People discuss shallow copy and deep copy in the context of classes.
Lets try to understand these two terms via examples. Consider the following two pieces of code.
int b = 5; int a = b;
int *b = new int; *b = 5; int* a = b;
C++ performs Shallow Copy by default. So in both these examples, the copy we see is shallow in nature. In Example 1, a is assigned the value of b. In this case, a and b are independent variables, i.e, modifying a will not affect b and vice-versa. This works perfectly fine when the variables are stack allocated. However in Example 2, both a and b, although independent pointers, point to the same heap memory location. Modifying one will affect the other. If the copy had been a deep copy instead, a new heap memory would have been allocated for a.
Shallow Copy is generally harmless. As programmers, we have complete control of the code we write. Therefore, we can allocate new heap memory as and when required when we perform copy of objects. But there are situations where we hand over this copy responsibility to the compiler. Class special member functions, Copy Constructor and Assignment Operator are great examples. Both these functions are automatically generated by the compiler if we do not define them manually and both of them perform shallow copy of member variables. This becomes an issue when we have heap allocated variables as class members. In such scenarios, writing our own custom Copy Constructor and overloading the Assignment Operator are our only solutions.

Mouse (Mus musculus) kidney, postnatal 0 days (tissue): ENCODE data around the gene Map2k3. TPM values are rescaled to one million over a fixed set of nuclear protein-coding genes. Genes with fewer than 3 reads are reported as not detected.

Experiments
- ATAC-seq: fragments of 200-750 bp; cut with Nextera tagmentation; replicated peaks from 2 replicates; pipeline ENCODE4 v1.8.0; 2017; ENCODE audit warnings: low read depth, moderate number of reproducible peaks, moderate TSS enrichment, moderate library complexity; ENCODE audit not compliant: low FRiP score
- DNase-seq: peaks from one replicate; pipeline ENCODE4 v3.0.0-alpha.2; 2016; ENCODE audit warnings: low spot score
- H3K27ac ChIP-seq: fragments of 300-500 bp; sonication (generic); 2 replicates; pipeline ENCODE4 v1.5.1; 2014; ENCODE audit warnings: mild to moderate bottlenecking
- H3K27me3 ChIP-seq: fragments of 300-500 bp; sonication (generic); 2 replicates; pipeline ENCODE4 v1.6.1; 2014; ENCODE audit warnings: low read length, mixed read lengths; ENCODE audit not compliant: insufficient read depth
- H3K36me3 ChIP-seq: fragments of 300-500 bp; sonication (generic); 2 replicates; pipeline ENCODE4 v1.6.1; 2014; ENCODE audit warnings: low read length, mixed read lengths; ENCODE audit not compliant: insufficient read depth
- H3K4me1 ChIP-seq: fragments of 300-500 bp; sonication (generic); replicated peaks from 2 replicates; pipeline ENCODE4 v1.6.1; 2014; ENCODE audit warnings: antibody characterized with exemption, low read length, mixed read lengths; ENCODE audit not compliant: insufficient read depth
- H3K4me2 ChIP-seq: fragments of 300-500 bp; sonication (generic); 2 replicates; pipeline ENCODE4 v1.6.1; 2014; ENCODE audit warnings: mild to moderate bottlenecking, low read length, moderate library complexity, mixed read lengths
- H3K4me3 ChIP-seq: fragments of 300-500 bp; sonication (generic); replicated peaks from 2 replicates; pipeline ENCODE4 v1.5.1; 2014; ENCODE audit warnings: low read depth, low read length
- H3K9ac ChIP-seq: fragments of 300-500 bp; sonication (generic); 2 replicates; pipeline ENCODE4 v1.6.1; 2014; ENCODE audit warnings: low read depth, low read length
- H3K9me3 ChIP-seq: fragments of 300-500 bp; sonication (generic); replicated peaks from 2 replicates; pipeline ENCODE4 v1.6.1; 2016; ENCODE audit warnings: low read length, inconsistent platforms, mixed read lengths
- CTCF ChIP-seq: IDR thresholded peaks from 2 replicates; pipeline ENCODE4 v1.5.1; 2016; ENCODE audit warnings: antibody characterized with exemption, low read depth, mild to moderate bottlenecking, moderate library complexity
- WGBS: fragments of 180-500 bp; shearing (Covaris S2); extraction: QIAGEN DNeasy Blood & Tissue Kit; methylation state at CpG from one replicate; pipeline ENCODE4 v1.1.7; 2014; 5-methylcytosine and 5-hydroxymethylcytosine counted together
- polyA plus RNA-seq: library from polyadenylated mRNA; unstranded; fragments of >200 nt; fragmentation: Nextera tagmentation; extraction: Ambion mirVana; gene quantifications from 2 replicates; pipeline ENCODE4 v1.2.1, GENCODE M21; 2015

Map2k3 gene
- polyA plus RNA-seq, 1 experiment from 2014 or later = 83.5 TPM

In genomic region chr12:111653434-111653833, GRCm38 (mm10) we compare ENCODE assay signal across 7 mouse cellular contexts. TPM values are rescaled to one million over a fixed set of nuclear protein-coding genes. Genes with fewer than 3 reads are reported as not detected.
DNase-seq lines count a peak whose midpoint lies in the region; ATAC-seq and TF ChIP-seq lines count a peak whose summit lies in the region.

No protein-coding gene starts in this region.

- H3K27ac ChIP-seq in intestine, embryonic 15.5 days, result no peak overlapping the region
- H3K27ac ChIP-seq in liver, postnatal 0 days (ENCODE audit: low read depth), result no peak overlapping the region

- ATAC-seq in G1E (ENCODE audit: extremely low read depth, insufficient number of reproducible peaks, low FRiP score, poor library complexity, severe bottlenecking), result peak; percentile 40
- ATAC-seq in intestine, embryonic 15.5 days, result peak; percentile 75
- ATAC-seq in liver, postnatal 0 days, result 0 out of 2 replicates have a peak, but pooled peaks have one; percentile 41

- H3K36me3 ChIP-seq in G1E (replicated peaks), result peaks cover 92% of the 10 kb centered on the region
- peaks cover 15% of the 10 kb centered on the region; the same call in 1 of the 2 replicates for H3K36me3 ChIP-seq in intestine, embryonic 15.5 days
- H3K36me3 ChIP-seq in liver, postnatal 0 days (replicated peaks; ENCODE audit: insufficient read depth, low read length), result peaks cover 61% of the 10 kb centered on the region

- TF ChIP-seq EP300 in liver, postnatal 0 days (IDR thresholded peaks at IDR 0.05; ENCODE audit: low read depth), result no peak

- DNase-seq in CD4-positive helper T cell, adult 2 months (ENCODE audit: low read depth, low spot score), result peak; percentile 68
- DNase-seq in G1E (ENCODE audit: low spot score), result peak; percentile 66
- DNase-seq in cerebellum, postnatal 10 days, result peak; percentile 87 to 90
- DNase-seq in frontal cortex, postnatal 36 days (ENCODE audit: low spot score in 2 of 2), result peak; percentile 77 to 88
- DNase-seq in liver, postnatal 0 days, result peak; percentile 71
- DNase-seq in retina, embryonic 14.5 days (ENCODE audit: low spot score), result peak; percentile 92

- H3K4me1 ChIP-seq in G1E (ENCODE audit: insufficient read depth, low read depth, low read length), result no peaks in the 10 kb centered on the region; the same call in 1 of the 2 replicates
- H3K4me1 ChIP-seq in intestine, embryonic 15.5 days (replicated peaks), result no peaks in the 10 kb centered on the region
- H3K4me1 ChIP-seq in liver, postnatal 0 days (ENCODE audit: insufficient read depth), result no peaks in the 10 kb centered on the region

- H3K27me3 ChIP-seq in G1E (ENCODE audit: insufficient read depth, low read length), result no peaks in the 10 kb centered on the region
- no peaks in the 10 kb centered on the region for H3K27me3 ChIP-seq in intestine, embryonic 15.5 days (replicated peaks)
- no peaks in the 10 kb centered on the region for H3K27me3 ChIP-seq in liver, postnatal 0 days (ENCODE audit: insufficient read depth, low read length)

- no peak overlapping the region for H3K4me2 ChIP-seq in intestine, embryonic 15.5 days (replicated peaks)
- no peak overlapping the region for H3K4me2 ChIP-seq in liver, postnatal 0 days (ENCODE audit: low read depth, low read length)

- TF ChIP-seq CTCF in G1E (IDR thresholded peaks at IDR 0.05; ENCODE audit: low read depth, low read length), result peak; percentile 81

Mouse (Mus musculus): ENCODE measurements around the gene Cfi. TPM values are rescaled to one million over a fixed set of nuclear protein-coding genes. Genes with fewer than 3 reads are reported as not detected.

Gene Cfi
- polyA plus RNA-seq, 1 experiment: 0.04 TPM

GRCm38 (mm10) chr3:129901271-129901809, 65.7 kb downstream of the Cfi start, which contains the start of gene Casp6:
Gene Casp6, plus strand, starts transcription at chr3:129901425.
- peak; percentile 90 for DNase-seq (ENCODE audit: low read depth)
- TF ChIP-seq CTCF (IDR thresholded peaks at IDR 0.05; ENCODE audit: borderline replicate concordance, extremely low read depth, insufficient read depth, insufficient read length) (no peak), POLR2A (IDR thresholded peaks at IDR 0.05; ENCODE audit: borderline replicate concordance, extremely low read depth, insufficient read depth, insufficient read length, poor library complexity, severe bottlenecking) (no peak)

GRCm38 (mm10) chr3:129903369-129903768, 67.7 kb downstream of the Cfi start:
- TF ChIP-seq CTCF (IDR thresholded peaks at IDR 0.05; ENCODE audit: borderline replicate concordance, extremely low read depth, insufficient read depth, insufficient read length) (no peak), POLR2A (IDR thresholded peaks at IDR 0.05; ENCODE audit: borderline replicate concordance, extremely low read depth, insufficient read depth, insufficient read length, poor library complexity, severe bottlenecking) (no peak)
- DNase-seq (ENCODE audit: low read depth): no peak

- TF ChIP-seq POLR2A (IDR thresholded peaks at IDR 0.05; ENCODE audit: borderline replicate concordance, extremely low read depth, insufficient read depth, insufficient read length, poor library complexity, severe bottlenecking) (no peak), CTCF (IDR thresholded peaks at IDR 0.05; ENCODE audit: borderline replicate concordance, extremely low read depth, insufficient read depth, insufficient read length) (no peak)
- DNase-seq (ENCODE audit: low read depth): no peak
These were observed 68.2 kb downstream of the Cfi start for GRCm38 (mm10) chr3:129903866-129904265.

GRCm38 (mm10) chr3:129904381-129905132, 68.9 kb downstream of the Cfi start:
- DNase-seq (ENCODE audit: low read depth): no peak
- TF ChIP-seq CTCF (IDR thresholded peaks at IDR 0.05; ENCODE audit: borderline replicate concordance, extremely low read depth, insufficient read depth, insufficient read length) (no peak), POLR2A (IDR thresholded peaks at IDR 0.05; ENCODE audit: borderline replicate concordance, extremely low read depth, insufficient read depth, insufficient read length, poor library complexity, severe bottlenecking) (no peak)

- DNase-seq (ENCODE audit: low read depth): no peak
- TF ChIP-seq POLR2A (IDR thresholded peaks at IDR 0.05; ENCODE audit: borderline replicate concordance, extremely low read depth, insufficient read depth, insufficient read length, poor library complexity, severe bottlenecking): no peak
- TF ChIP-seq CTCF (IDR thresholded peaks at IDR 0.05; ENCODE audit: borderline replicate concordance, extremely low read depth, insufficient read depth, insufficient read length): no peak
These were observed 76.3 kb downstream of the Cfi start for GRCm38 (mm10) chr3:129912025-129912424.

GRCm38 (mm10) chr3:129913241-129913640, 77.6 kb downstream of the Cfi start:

Please note that the built-in classes in the standard library have been designed with custom Copy Constructors and overloaded Assignment Operators to handle deep copy of the member variables. Hence when we perform a copy of their objects, they are generally independent of each other. Note that when we have a vector of pointers, it is a different story. For example, in the below example, although both the vectors are independent objects, the content they store are one and the same.